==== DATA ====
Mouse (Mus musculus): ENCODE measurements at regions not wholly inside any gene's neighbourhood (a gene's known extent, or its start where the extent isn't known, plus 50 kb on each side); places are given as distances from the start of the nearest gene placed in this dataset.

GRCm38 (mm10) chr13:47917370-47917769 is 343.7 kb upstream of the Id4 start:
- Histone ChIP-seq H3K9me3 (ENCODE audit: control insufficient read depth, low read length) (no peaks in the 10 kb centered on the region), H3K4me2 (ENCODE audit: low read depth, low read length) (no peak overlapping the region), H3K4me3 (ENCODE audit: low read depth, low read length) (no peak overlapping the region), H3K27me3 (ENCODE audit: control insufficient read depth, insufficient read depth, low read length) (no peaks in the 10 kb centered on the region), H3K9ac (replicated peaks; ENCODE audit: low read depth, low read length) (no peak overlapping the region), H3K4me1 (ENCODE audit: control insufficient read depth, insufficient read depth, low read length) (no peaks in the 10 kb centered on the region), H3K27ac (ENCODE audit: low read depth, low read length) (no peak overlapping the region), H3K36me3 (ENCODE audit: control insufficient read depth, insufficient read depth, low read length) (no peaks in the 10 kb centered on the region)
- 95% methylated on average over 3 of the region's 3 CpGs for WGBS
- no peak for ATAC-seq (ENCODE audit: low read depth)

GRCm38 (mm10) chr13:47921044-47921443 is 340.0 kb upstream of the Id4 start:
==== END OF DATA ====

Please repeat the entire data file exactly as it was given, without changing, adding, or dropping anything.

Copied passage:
Mouse (Mus musculus): ENCODE measurements at regions not wholly inside any gene's neighbourhood (a gene's known extent, or its start where the extent isn't known, plus 50 kb on each side); places are given as distances from the start of the nearest gene placed in this dataset.

GRCm38 (mm10) chr13:47917370-47917769 is 343.7 kb upstream of the Id4 start:
- Histone ChIP-seq H3K9me3 (ENCODE audit: control insufficient read depth, low read length) (no peaks in the 10 kb centered on the region), H3K4me2 (ENCODE audit: low read depth, low read length) (no peak overlapping the region), H3K4me3 (ENCODE audit: low read depth, low read length) (no peak overlapping the region), H3K27me3 (ENCODE audit: control insufficient read depth, insufficient read depth, low read length) (no peaks in the 10 kb centered on the region), H3K9ac (replicated peaks; ENCODE audit: low read depth, low read length) (no peak overlapping the region), H3K4me1 (ENCODE audit: control insufficient read depth, insufficient read depth, low read length) (no peaks in the 10 kb centered on the region), H3K27ac (ENCODE audit: low read depth, low read length) (no peak overlapping the region), H3K36me3 (ENCODE audit: control insufficient read depth, insufficient read depth, low read length) (no peaks in the 10 kb centered on the region)
- 95% methylated on average over 3 of the region's 3 CpGs for WGBS
- no peak for ATAC-seq (ENCODE audit: low read depth)

GRCm38 (mm10) chr13:47921044-47921443 is 340.0 kb upstream of the Id4 start: